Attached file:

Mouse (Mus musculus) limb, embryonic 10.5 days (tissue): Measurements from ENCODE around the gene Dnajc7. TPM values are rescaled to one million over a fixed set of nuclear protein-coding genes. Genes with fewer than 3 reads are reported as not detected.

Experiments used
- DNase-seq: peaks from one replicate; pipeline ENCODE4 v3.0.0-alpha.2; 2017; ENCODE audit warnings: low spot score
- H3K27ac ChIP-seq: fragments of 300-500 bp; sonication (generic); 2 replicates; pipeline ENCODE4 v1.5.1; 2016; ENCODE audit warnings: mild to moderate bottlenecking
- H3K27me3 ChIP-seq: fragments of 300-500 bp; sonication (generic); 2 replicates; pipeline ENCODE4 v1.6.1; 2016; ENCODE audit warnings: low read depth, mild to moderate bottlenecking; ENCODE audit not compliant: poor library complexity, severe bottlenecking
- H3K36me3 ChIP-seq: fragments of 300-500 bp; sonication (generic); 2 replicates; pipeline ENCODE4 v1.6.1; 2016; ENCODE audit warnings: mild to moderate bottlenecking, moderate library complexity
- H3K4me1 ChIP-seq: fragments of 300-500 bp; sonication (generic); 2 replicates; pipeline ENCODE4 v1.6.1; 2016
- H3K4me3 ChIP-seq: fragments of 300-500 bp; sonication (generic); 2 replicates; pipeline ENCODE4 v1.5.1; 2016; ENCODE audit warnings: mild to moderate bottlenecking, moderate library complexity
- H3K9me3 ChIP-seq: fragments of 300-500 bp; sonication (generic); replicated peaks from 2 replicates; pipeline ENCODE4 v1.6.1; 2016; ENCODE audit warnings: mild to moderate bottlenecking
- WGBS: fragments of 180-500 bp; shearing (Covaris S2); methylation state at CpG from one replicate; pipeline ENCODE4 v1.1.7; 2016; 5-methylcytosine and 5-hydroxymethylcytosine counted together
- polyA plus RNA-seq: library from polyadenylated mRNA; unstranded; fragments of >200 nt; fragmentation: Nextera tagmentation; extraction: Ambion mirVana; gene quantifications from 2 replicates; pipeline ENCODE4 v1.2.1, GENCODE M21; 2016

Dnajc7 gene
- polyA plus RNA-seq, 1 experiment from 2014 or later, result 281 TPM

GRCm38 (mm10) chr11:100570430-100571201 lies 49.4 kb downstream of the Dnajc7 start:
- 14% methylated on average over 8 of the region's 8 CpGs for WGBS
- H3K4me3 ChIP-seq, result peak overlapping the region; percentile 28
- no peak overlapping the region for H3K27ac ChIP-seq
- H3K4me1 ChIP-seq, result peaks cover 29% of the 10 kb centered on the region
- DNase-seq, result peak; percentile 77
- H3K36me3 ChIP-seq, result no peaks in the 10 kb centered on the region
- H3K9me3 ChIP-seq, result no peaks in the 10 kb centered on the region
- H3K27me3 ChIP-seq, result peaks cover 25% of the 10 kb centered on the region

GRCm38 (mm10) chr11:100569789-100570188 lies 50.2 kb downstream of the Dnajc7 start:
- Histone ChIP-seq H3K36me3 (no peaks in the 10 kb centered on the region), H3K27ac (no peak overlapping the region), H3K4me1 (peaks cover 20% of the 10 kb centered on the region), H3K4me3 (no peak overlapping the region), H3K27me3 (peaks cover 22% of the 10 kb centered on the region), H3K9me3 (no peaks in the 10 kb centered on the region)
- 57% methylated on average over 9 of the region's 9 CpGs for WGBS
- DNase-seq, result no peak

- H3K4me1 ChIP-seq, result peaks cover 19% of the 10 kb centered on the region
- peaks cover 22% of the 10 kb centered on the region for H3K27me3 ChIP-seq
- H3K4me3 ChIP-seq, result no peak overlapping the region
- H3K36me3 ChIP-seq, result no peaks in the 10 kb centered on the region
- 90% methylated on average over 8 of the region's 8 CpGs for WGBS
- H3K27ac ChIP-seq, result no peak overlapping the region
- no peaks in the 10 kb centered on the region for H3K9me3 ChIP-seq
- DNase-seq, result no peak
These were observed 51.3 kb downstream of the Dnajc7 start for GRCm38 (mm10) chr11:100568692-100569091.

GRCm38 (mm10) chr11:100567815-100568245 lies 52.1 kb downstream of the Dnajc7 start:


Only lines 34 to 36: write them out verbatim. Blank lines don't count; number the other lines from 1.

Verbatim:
- DNase-seq, result no peak
These were observed 51.3 kb downstream of the Dnajc7 start for GRCm38 (mm10) chr11:100568692-100569091.

GRCm38 (mm10) chr11:100567815-100568245 lies 52.1 kb downstream of the Dnajc7 start: